As all this chaos transpired, Una continued to sing. As her voice rose and fell, oozing between the trunks and branches of our natural barrier, a veil of mist started to materialise around the thirty-or-so men I had at my command. This mist thickened, growing into a nigh-impregnable curtain from which it was almost impossible to see past. Una’s voice shifted, her brow quivering with concentration, she rose to her feet, still singing. The mist parted, following the elevating pitch of her tones, forming a thick curtain above our heads and across our flanks whilst leaving our vision largely unobscured. I raised my staff once more and, silently, we started to creep forward. This was my plan. It was hardly the most sophisticated military strategy but, in the limited time I had, it was the best I could come up with. Whilst Ooma and her giant golem were creating as much devastation as she could muster, we, under the cover of Una’s mist, would creep towards the western gate. Once we arrived at the gate, I would use the enchanted staff to blow the metal door asunder. From there, we would begin the long advance across the city of Ashuron, towards Tamburlaine’s former palace.

We crept further and further forward, scarcely daring to breath. Although the swirling veil of mist prevented us from looking on at the skirmish between Ooma’s golem and Lysander’s guards, the deafening roar of the stone leviathan, coupled with the hollers and screams of dying men made me shudder. The western gate loomed before us, growing larger and larger and more and more imposing the closer we got. All of a sudden, a shrill screech caught my attention. I raised my head and, with horror, found myself staring up at one of the Vomoran Necromancers, glaring over the battlements. The Necromancer screeched again, gesticulating wildly and spitting out a whole slew of unintelligible curses. This Necromancer was instantly joined by a second Necromancer and, moments later, the two of them began to chant. In response to this united chant, I saw several skeletal, gaunt shapes heaving themselves over the battlements before scuttling, like emaciated insects, down the wall.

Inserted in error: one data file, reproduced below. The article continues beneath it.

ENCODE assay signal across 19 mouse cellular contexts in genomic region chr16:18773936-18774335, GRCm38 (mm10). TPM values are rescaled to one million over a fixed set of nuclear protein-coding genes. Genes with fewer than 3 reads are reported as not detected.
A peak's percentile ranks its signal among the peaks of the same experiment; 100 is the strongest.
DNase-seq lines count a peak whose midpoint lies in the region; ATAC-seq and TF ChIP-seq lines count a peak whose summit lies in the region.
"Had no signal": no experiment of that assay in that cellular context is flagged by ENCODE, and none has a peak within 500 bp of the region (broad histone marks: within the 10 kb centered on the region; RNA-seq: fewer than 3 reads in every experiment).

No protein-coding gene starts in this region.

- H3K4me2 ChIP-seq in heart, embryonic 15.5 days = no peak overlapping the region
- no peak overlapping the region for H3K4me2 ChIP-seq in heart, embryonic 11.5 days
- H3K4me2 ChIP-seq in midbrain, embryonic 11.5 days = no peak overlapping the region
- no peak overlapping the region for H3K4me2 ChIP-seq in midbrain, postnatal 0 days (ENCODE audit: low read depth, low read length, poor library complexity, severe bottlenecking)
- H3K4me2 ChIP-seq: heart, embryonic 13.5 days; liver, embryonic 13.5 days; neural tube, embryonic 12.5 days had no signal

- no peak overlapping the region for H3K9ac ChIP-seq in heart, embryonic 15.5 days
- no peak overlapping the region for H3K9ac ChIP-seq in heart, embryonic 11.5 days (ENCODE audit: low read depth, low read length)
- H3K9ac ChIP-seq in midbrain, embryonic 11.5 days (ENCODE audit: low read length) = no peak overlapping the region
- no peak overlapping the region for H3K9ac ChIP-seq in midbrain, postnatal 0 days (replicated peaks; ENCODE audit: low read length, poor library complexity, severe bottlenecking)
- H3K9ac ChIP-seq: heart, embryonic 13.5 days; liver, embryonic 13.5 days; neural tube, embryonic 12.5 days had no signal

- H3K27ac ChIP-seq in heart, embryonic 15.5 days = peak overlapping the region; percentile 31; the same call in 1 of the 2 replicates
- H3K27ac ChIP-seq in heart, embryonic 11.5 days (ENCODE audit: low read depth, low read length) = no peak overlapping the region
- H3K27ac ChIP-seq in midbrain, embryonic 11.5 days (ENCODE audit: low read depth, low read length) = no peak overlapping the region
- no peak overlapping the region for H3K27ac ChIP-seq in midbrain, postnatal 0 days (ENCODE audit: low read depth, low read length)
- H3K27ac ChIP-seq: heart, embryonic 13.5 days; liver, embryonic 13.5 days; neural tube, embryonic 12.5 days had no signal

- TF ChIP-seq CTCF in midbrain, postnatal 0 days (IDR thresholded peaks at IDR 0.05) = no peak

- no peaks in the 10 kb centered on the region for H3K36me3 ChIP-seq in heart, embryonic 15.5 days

It was the undead members of Midon’s former Council! Down the wall they crawled, black slime slobbering from their dangling, broken jaws. The first wave was quickly followed by a dozen more of the undead, with one or two more stragglers still crawling over the top of the wall. The undead dropped to the ground, not paying their shattered limbs and broken fingers any attention, before they started to crawl towards us, some tottering on their hind legs, others dragging themselves on all fours. Brother Zorin swore and raised Midon’s pistol into the air and fired at the horde of corpses. Black blood and alabaster rotting flesh erupted out of the ruined chest of one of the shuffling corpses. The corpse paid the wound no mind, and continued loping towards us, snarling and slavering like a wild animal.

“We’ve got to stop them!” howled Zorin. “If those monsters get close to us, they’ll tear us to pieces!”

“The Bishops!” cried Lazrilus, seizing my shoulder and pointing at the two chanting Necromancers. “Use your stick and aim for the Bishops, quickly!”